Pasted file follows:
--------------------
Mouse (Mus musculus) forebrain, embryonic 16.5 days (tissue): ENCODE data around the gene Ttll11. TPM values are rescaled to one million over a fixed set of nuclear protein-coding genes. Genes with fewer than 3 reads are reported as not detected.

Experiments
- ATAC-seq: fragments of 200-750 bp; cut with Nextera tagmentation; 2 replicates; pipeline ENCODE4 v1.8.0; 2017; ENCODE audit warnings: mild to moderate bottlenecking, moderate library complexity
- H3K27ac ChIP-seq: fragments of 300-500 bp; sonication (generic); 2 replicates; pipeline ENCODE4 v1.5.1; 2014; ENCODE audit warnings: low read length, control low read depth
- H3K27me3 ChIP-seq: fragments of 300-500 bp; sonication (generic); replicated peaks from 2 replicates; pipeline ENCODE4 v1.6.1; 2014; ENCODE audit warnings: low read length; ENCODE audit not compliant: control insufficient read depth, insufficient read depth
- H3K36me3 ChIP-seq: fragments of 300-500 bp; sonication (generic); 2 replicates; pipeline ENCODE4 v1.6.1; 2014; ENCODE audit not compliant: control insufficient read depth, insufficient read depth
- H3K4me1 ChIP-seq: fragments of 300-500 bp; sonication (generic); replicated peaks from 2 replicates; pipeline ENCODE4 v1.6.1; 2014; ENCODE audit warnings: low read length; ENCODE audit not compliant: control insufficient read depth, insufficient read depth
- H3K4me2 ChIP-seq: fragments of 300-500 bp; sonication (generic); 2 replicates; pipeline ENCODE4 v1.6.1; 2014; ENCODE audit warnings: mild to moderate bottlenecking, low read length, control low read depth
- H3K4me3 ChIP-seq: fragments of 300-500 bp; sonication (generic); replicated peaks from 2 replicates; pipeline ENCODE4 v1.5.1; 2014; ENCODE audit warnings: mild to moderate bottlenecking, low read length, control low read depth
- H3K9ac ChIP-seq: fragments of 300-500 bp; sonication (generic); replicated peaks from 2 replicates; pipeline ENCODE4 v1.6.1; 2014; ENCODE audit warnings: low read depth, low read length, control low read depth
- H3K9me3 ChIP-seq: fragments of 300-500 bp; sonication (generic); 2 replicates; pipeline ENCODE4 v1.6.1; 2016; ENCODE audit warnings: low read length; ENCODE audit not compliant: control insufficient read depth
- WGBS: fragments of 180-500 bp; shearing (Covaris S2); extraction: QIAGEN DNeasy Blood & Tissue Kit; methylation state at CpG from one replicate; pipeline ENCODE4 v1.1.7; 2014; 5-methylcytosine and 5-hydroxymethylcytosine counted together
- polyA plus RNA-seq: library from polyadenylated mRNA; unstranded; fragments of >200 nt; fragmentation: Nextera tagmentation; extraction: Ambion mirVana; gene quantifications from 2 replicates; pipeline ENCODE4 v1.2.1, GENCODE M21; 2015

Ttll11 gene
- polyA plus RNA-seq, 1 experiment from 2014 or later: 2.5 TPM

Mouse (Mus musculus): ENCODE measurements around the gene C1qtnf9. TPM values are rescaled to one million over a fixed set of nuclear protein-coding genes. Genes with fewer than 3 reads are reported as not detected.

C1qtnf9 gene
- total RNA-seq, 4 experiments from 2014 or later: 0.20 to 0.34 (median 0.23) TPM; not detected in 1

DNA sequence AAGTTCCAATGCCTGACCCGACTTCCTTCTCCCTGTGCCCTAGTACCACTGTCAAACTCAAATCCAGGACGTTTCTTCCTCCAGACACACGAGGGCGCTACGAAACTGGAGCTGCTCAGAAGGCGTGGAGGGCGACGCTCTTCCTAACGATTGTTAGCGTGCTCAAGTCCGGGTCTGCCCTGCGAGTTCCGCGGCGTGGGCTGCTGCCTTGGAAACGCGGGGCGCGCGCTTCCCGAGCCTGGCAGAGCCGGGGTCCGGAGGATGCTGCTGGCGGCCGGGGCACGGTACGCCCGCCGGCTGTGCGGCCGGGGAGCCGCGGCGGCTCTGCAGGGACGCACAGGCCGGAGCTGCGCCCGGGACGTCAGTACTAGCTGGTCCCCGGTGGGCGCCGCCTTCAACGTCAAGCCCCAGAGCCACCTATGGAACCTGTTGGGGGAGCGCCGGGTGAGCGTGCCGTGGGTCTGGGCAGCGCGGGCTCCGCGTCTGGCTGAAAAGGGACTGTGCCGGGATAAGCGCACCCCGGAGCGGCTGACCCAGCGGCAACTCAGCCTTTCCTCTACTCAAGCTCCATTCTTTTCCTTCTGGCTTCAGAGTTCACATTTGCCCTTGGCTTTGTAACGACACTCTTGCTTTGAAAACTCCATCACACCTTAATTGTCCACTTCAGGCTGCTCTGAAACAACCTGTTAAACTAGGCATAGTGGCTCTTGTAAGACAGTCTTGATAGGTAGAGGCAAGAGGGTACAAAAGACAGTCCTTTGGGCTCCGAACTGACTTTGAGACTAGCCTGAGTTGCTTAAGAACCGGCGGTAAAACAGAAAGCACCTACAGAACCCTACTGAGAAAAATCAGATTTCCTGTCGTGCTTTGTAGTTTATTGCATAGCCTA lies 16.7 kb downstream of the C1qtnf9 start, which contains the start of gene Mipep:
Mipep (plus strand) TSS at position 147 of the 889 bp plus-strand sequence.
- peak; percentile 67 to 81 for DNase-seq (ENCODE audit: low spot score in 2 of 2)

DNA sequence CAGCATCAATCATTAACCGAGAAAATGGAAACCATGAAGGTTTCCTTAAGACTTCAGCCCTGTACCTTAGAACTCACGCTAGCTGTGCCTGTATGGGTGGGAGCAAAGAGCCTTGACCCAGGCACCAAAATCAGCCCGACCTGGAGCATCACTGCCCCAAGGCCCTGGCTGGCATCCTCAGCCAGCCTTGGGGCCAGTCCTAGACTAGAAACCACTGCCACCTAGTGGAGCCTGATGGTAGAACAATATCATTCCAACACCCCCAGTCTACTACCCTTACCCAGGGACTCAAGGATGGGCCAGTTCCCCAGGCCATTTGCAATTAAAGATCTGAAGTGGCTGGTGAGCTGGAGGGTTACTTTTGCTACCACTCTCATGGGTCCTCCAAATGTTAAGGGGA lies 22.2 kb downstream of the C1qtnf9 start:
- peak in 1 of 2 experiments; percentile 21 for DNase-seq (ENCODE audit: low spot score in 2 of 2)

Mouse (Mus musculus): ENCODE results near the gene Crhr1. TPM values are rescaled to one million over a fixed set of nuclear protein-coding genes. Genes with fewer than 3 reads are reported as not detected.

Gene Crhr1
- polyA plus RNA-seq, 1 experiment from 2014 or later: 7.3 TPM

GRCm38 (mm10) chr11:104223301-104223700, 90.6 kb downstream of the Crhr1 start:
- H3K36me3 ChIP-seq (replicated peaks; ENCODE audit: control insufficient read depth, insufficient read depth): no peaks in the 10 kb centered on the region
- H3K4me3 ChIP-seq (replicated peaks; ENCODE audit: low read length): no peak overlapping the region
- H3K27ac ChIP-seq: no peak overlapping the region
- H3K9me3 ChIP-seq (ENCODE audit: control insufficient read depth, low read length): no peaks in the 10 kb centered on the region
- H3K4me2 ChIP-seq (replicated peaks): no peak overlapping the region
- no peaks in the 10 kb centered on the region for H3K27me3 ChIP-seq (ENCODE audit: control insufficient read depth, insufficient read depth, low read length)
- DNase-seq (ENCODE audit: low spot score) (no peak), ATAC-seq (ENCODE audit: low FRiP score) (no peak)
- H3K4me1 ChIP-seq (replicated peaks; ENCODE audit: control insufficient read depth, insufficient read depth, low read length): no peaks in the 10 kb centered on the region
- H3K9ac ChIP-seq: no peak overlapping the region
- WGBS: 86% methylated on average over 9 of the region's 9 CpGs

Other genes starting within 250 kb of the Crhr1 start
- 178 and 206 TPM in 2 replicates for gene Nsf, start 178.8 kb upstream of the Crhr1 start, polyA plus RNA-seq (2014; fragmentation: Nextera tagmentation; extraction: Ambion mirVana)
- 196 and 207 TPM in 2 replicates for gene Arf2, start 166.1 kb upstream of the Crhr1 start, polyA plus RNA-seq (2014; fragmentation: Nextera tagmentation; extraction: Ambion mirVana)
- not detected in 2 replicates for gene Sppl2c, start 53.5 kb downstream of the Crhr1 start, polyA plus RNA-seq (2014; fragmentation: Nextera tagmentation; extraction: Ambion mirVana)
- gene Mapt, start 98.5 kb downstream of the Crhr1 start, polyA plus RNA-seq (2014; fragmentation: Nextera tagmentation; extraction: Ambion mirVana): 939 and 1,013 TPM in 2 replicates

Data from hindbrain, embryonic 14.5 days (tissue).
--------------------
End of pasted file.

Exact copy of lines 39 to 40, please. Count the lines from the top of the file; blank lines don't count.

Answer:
- 178 and 206 TPM in 2 replicates for gene Nsf, start 178.8 kb upstream of the Crhr1 start, polyA plus RNA-seq (2014; fragmentation: Nextera tagmentation; extraction: Ambion mirVana)
- 196 and 207 TPM in 2 replicates for gene Arf2, start 166.1 kb upstream of the Crhr1 start, polyA plus RNA-seq (2014; fragmentation: Nextera tagmentation; extraction: Ambion mirVana)